May is Mental Health Month

Recently I noticed that many of my posts are kind of dark, deep dives into heartbreak. I was like, 

“Beth, you sound depressed. Why all the big feelings? Are you always this sad?” 

Maybe I am depressed. I definitely have very large feelings. Please know that I am not always this sad. Yet, if I were “this sad,” I think that is ok too. Regarding my often pain-filled blog posts, I simply think I write when I have something I am working through (or most likely have been triggered). Writing helps. I have also come to believe that telling our stories is crucial to healing. Selfishly, I also recognize that a big part of my healing is having a platform. Honestly, at this point I am not sure who reads my words. Nevertheless, I am grateful I have a place to put them. I am grateful I am able to write them down. I am grateful for the opportunity to process and heal. Even better, I am grateful for those who do speak up, who do stand by me, validate and show me that I am worthy and I am seen. You are a gift. You have saved me more times than I can count. Seriously! Thank you! 

I only hope I can do that for you. 

Earlier I was watching Oprah’s new show on mental health called, “The Me You Can’t See,” when I heard the following quote,

“Therapeutic change is about healthy relationships. It’s about feeling like you belong and like feeling like you are connected.”

I love this quote and I agree. About the show, sure I cried all the way through and no, I am not going to review it except to say that it is vulnerable and it is good. I hope it reaches those who need to hear its message. 

Now onto my story:

The stars collided in such a way that I could not refuse their message. My mind is racing to connect all the dots that have brought me to this place. I see the intersection of my family and our relationship with the Mormon Church (The Church of Jesus Christ of Later Day Saints). I hear my best friend Marianne say, 

“Mormons are just like everyone else. They make mistakes. They care about social status, prosperity, power and popularity. They cheat on their spouses and talk behind your back. The problem is because they have Jesus, they think they are better. I would argue using your belief in God to justify your ‘Christlike’ behavior is even worse.”

I do not disagree. 

As I think about Marianne’s words I solidly hear my non-Mormon therapist say,

“You know, Beth, many people love being Mormon and do not blame the Mormon church for their problems.” Then I see her pause long enough to make sure that I am really paying attention. She continues, “I also think many of these same people grew up with families who gave them healthy tools to navigate such an intense religion. These were the families that also provided their children with a healthy sense of self.”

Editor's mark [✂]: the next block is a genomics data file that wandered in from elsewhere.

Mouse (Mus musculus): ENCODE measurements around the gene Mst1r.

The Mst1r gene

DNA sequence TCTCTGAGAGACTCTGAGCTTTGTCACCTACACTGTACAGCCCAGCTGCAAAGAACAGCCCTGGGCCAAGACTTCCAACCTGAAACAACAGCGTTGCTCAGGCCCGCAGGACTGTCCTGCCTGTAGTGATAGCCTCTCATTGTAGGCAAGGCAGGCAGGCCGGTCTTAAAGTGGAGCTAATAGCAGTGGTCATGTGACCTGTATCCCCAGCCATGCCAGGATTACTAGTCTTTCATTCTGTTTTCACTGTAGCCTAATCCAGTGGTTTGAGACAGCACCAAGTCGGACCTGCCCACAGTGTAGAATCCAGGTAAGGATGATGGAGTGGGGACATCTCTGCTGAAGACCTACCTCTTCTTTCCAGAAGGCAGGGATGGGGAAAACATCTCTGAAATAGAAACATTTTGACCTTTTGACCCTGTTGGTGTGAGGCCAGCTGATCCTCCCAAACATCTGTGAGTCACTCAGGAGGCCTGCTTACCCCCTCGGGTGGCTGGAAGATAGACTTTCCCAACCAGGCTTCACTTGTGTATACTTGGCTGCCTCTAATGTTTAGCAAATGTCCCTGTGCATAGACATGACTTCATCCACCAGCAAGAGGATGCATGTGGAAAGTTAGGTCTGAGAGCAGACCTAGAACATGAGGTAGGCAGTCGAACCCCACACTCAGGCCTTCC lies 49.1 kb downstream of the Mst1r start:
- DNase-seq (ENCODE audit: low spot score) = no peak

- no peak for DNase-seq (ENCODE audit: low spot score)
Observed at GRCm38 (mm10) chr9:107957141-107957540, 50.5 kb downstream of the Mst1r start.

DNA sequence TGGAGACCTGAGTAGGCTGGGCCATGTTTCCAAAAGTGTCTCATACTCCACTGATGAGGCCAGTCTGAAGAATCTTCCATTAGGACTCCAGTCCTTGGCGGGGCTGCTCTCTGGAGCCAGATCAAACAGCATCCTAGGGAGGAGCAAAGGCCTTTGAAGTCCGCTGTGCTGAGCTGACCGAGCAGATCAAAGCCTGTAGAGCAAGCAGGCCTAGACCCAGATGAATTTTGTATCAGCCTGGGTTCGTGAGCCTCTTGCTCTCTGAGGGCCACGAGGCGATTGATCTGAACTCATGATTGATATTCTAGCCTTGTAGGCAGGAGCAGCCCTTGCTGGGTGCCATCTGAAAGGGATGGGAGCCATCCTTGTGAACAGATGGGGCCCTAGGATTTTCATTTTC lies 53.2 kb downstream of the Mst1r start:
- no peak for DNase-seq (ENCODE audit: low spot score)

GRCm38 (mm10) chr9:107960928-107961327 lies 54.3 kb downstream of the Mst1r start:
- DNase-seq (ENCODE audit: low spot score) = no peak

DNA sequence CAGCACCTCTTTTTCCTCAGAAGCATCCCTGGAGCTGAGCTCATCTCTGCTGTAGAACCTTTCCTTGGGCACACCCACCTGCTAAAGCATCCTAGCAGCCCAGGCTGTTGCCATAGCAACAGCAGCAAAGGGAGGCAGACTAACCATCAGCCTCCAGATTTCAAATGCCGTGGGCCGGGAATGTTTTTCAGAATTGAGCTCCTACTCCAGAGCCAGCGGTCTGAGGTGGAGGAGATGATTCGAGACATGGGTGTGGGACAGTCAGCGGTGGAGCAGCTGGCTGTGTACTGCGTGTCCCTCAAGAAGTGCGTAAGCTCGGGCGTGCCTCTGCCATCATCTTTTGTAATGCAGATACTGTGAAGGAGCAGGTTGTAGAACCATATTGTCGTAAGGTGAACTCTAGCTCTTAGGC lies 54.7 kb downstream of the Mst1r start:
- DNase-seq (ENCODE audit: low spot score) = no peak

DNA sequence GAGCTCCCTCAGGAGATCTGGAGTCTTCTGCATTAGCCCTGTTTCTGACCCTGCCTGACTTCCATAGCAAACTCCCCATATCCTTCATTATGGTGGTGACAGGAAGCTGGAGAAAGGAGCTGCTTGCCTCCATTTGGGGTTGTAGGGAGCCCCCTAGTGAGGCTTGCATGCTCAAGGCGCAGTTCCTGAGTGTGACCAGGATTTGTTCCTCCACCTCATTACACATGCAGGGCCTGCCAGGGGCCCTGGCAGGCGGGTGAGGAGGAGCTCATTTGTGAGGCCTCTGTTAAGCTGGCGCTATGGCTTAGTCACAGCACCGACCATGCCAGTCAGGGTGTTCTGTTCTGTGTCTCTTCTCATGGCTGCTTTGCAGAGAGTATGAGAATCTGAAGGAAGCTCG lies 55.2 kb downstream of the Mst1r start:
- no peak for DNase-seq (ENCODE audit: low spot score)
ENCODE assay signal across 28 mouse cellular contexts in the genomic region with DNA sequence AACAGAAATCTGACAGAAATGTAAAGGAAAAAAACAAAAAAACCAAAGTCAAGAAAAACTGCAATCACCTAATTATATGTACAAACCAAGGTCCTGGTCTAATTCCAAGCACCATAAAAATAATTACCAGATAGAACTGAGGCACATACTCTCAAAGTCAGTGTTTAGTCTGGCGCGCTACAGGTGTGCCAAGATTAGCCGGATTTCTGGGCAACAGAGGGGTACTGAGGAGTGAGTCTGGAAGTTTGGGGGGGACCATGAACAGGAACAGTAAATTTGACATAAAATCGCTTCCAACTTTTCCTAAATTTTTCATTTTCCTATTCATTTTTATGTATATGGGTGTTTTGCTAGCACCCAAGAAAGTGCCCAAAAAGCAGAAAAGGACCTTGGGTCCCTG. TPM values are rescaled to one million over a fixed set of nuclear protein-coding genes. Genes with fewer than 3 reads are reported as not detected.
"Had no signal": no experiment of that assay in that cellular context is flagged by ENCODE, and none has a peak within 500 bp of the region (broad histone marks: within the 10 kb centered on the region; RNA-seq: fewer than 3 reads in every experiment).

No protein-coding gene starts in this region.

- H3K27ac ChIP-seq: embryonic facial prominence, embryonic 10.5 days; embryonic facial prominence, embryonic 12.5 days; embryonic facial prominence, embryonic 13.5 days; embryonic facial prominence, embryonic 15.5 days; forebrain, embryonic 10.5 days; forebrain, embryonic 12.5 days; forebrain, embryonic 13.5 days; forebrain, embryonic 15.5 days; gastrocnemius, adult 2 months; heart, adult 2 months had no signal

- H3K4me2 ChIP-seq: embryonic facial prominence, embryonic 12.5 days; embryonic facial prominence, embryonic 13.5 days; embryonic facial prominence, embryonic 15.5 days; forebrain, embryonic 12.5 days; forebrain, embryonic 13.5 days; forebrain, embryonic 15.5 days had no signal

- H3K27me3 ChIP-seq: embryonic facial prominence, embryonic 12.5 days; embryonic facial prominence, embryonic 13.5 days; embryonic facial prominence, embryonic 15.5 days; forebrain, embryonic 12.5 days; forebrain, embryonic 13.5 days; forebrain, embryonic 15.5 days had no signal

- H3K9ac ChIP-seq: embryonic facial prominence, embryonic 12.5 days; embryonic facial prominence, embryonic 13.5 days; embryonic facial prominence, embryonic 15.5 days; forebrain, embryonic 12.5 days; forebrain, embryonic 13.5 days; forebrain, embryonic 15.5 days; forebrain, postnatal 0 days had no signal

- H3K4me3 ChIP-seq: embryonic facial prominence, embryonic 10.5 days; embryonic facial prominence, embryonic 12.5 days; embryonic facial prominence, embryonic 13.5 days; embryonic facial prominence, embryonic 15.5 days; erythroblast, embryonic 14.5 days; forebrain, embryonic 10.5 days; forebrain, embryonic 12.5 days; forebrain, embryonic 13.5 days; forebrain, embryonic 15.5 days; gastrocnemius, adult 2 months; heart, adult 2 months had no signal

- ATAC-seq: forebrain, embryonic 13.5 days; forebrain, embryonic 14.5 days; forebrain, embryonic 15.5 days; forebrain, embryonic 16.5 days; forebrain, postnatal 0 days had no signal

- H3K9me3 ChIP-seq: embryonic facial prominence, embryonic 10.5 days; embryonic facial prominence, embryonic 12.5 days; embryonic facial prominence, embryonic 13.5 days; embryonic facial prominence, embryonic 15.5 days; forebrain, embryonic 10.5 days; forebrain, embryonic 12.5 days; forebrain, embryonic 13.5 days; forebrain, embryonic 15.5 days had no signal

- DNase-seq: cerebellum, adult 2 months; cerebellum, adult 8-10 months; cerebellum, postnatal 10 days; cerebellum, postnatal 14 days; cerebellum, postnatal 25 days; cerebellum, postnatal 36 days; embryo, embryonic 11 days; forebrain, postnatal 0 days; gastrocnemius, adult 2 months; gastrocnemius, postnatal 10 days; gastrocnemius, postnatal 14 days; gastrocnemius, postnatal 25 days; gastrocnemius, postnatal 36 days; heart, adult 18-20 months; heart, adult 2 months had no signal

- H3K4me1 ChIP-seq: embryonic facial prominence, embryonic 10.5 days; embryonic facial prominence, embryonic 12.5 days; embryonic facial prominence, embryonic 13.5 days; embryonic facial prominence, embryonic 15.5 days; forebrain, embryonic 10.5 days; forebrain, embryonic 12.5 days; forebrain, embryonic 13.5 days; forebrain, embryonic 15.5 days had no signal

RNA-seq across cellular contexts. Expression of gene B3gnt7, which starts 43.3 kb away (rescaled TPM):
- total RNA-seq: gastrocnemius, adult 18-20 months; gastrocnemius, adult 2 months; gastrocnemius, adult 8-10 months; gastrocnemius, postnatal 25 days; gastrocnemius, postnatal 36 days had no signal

Immediately I feel inadequate. I want to throw up. I feel deep pain. I feel weird. As a young girl, I know I did not have the tools. I know I did not possess a healthy sense of self.

As I try to piece this rush of feelings together, I am thrust back in time. I see my trigger. I feel the pain and insecurity as I remember how I perceived the women at church treat my mom. Though not everyone was like this, the ones who were, were terrible. I let my mind remember. I see my mom’s good friend dropping her upon being accepted into a more prominent social circle. I remember perceiving like my mom felt inadequate and rejected. I remember all the phone calls from those same women, including the “good” friend. They always wanted to make sure my mom knew how bad my sisters were. I remember the rage and frustration I felt knowing that the kids of these same women were doing the same or worse. I felt powerless as I watched my mom appear to feel like it was all her fault. It was not her fault. Those women were cruel, exclusive and self-righteous. Many of my peers remember these women differently. I think that is ok. I imagine we can hold space for all of us.

Most of these women live in Utah now. So does my mom. It is my memory that they never have included my mom, or invited her to their Minnesota get togethers. I imagine they would tell her the same thing the local LDS moms tell me,

“We just didn’t think you would want to come.”